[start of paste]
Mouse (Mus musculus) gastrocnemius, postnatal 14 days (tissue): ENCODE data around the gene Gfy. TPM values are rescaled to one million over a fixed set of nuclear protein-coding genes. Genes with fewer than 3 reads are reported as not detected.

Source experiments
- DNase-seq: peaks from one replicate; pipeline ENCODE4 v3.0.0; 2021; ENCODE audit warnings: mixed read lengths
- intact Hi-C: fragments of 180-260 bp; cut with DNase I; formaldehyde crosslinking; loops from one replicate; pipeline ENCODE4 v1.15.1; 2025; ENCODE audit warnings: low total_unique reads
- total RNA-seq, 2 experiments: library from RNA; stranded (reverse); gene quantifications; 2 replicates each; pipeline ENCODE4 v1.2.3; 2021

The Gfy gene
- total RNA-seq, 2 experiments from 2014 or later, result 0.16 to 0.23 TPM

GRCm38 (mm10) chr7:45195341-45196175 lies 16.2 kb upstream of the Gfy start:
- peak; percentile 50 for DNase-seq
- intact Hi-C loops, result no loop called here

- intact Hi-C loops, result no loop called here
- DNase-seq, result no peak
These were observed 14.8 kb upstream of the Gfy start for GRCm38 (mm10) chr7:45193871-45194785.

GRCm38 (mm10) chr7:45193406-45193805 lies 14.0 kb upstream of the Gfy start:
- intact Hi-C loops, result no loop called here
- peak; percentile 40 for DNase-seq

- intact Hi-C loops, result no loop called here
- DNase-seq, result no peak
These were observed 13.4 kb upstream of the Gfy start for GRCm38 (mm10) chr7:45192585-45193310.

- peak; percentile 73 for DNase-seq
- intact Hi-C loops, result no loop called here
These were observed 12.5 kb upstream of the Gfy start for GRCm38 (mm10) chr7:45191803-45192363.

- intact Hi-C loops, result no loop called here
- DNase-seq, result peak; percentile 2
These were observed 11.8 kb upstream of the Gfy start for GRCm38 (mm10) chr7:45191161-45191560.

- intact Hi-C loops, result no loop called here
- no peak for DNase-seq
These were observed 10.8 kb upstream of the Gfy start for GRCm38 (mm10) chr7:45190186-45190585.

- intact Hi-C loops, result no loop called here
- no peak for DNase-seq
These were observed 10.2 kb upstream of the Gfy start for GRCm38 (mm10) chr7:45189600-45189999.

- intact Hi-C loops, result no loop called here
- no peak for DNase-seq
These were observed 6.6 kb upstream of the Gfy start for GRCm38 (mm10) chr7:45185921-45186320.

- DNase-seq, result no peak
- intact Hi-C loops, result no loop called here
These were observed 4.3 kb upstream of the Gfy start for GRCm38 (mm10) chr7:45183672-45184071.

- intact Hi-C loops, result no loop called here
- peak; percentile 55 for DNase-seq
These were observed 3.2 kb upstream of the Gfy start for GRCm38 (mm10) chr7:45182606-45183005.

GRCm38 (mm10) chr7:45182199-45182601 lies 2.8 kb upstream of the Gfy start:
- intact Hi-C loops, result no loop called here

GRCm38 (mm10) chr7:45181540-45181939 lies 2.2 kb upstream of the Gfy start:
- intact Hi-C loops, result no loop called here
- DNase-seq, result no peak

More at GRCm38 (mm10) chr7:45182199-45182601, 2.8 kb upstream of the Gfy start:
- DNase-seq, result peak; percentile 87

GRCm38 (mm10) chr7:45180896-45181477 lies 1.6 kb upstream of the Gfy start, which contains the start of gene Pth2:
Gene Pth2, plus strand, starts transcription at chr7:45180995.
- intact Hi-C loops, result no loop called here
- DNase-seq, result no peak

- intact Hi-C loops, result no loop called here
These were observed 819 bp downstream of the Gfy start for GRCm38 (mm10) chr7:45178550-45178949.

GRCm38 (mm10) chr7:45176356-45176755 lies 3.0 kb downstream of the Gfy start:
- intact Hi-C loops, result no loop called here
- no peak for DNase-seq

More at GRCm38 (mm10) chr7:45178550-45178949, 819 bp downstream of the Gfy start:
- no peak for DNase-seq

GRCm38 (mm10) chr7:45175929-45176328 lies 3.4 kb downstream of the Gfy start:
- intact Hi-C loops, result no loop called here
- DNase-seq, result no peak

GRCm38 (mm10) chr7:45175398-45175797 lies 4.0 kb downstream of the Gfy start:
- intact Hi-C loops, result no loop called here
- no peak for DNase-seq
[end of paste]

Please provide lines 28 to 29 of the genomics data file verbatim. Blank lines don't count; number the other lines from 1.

These were observed 10.8 kb upstream of the Gfy start for GRCm38 (mm10) chr7:45190186-45190585.

- intact Hi-C loops, result no loop called here